Religion Book Reviews (page 176)

RELIGION
Released: March 1, 1996

"The author's polemical tone throughout must raise doubts about the reliability of his work. (Author tour)"
Carefully researched but basically slanted story of one year in the life of a ``typical'' American Catholic parish. Read full book review >
HISTORY
Released: March 1, 1996

A sometimes murky, frequently meandering excursion into the meaning of ancient Andean beliefs, arguing that in a series of sophisticated myths Incan soothsayers foretold their own civilization's doom at the hands of Pizarro and his conquistadors in 1532. Read full book review >

ENTERTAINMENT & SPORTS
Released: March 1, 1996

"Walsh dramatically highlights tensions between Catholic dogma and Hollywood glitter, but greater insight into the Church would have given this study more weight. (32 b&w photos, not seen)"
A humorous but critical portrayal of the Catholic Church's censorship of Hollywood movies from WW I to the present. Read full book review >
BIOGRAPHY & MEMOIR
Released: March 1, 1996

"In sum, one can read this in lieu of spending an evening with a well-meaning but long-winded relative or use it, sparingly, as a resouce for insight into traditional Native American practices."
The life and healing practices of a Muskogee Creek medicine man who seems never to have met a disease he couldn't cure. Read full book review >
HISTORY
Released: March 1, 1996

"Given its limitations, the book will chiefly be of interest to students of medieval Jewish history. (History Book Club selection)"
A plodding study of the background, dynamics, and historical treatments of the Rhineland massacre of Jews in the First Crusade. Read full book review >

RELIGION
Released: March 1, 1996

"With this anthology topping out at 560 pages, Rosenberg could have been more discriminating in his selections and their presentation."
A generally strained anthology, with several memorable individual essays. Read full book review >
ENTERTAINMENT & SPORTS
Released: Feb. 14, 1996

"One hopes that other historians will follow McDannell's bold lead and attend to this neglected aspect of religious expression. (100 b&w photos and 24 color plates, not seen)"
A groundbreaking, impressively researched, and kitsch-filled exploration of how Americans' sacred ``stuff'' both shapes and reflects their religious beliefs. Read full book review >
RELIGION
Released: Feb. 5, 1996

"This collection of identity conflicts seems to be struggling for its own identity."
A narrow examination of the conflicting concepts of identity shared by the masses of marginal Jews. Read full book review >
BIOGRAPHY & MEMOIR
Released: Feb. 1, 1996

"It does, however, convey with remarkable immediacy one man's wartime anguish and is valuable for what it reveals about human nature during times of extreme duress. (map and 9 photos, not seen)"
The story of a Polish Jew who faced moral as well as emotional anguish in the Holocaust, told in his own tortured words. Read full book review >
RELIGION
Released: Feb. 1, 1996

"This essential collection captures the best of a leading thinker and doer who influenced many contemporaries with an ancient prophetic tradition that he made new."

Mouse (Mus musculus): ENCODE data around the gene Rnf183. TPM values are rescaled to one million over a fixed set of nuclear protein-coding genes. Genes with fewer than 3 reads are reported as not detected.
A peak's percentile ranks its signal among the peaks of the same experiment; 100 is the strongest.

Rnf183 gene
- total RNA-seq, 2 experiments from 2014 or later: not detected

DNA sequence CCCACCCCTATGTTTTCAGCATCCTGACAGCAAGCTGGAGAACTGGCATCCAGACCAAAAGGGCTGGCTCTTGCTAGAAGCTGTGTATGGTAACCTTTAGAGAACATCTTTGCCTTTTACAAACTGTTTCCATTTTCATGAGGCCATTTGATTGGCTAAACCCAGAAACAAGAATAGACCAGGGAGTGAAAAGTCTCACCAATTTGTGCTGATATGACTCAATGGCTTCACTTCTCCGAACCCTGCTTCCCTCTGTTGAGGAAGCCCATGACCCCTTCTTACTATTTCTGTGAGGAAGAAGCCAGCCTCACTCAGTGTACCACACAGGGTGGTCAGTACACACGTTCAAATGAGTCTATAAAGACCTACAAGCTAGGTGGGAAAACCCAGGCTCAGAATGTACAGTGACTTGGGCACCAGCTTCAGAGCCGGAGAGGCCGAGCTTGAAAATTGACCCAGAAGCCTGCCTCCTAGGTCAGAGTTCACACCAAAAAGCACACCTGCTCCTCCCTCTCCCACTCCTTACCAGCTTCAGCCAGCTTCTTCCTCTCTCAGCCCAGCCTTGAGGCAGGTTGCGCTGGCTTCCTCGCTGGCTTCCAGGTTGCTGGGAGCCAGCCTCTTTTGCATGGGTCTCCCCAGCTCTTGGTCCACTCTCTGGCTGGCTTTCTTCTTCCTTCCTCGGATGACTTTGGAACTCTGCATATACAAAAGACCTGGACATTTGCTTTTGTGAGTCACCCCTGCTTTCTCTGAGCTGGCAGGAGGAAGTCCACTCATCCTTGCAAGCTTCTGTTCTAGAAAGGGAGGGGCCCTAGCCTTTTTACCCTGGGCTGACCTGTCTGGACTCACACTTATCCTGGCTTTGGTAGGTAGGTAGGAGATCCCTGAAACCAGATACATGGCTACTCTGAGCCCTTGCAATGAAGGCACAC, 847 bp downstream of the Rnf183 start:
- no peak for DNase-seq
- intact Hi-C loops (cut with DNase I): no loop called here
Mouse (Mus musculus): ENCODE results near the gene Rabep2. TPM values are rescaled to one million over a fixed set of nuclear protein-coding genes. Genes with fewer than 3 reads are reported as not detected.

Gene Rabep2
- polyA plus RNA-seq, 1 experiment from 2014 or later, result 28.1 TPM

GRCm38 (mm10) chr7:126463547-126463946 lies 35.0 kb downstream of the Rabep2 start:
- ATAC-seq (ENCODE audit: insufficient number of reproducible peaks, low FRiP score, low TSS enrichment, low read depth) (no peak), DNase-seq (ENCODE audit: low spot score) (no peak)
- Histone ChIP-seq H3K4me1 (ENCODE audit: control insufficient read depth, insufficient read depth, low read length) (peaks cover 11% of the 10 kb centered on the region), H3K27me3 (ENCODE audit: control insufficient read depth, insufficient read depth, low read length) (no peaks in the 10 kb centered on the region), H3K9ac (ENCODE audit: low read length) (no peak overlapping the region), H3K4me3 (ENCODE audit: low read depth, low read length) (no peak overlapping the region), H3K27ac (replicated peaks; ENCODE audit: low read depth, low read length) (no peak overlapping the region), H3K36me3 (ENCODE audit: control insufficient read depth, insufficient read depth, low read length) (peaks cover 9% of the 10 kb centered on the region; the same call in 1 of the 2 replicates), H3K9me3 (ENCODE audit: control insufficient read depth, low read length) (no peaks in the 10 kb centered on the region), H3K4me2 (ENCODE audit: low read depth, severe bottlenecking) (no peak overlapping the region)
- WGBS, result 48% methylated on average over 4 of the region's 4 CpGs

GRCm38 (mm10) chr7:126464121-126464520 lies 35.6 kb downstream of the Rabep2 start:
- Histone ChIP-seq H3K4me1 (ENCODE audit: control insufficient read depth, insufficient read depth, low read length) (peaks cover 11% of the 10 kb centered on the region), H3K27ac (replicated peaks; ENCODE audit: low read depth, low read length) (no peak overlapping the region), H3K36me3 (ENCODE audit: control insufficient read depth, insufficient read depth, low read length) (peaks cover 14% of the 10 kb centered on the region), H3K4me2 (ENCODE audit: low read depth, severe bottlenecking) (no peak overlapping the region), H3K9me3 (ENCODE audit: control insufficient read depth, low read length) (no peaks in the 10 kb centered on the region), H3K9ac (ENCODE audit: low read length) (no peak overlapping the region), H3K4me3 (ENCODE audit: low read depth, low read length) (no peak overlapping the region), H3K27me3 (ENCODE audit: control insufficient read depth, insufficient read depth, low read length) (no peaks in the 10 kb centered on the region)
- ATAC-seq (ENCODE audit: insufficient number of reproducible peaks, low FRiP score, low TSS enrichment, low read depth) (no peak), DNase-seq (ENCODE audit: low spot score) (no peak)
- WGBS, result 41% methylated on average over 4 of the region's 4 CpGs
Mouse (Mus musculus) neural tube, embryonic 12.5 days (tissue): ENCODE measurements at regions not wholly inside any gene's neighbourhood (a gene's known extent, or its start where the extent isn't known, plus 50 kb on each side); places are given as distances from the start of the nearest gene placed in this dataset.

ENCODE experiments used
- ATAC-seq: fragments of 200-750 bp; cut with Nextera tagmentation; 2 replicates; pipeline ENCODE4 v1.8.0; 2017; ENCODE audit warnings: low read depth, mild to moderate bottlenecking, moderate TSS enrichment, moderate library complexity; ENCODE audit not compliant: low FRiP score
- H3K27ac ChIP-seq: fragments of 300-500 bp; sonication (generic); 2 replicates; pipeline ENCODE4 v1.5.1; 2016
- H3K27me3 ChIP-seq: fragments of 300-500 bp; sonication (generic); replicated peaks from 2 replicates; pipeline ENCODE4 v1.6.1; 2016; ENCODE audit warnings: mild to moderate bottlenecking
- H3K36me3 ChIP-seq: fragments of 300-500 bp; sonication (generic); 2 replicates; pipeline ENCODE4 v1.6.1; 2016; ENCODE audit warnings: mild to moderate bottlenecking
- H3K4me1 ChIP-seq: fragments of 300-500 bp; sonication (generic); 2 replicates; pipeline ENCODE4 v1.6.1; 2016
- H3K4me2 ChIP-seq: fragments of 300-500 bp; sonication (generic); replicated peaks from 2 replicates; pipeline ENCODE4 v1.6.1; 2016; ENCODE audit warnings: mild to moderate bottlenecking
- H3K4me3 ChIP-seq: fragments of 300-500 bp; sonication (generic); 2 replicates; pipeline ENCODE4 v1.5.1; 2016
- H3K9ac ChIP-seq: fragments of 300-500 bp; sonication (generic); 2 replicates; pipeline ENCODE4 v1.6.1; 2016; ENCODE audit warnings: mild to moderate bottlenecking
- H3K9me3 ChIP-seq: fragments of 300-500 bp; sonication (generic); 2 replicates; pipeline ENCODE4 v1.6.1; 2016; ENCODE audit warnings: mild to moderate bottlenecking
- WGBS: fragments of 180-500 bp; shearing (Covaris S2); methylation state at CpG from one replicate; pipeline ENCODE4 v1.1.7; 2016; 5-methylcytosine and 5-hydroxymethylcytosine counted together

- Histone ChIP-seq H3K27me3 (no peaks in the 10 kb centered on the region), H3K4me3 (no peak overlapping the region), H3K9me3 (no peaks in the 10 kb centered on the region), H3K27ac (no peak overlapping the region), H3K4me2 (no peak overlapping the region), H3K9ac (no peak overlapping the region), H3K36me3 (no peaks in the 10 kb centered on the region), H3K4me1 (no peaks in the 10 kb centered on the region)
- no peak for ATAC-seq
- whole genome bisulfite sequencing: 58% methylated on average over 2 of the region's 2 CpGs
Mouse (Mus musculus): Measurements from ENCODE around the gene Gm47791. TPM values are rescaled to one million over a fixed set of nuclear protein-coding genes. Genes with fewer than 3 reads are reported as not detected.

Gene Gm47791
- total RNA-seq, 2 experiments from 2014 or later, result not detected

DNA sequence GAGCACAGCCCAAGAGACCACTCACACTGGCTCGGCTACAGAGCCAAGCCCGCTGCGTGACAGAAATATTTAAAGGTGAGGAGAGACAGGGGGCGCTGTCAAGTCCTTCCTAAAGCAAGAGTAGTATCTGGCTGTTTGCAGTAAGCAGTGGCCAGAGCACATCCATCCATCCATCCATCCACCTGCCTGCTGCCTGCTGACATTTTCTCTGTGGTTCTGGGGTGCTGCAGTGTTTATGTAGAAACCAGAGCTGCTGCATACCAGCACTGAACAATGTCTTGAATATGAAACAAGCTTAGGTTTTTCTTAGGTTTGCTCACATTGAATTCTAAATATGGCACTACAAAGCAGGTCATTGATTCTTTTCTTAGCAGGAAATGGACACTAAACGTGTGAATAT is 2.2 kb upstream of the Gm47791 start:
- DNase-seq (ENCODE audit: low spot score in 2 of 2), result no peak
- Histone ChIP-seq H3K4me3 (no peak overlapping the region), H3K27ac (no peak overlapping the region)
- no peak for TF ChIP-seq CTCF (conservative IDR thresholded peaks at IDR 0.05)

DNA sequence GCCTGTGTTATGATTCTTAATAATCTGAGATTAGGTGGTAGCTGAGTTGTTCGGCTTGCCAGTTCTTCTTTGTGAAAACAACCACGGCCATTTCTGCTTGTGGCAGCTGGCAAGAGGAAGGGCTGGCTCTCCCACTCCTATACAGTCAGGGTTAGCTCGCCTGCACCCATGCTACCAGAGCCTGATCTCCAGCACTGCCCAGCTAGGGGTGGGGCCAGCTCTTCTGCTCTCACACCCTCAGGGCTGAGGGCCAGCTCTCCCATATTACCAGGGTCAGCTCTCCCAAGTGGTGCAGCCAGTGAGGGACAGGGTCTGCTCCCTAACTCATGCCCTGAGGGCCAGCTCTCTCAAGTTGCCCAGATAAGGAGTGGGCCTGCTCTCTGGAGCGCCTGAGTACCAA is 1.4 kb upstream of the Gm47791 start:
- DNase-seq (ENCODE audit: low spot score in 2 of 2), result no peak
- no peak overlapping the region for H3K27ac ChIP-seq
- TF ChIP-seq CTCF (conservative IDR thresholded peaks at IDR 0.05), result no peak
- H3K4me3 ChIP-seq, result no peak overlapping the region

Collected essays by Rabbi Heschel (190772), one of our century's most eloquent and challenging theologians. Read full book review >
HISTORY
Released: Feb. 1, 1996

"The Learning Channel will begin airing a series based on this book in mid-January. (four-color and b&w photos, line drawings)"
Egyptologist Rohl compellingly presents a groundbreaking analysis of archaeological evidence for the historicity of the early books of the Old Testament. Read full book review >
HISTORY
Released: Feb. 1, 1996

"There is an introduction by Robert Jay Lifton."
Seliger is a gutsy photographer. Read full book review >
Kirkus Interview
Yoojin Grace Wuertz
February 27, 2017

In Yoojin Grace Wuertz’s debut novel Everything Belongs to Us, the setting is Seoul in 1978. At South Korea’s top university, the nation’s best and brightest compete to join the professional elite of an authoritarian regime. Success could lead to a life of rarefied privilege and wealth; failure means being left irrevocably behind. For childhood friends Jisun and Namin, the stakes couldn’t be more different. Jisun, the daughter of a powerful business mogul, grew up on a mountainside estate with lush gardens and a dedicated chauffeur. Namin’s parents run a tented food cart from dawn to curfew; her sister works in a shoe factory. Now Jisun wants as little to do with her father’s world as possible, abandoning her schoolwork in favor of the underground activist movement, while Namin studies tirelessly in the service of one goal: to launch herself and her family out of poverty. But everything changes when Jisun and Namin meet an ambitious, charming student named Sunam, whose need to please his family has led him to a prestigious club: the Circle. Under the influence of his mentor, Juno, a manipulative social climber, Sunam becomes entangled with both women, as they all make choices that will change their lives forever. “Engrossing,” our reviewer writes in a starred review. “Wuertz is an important new voice in American fiction.” View video >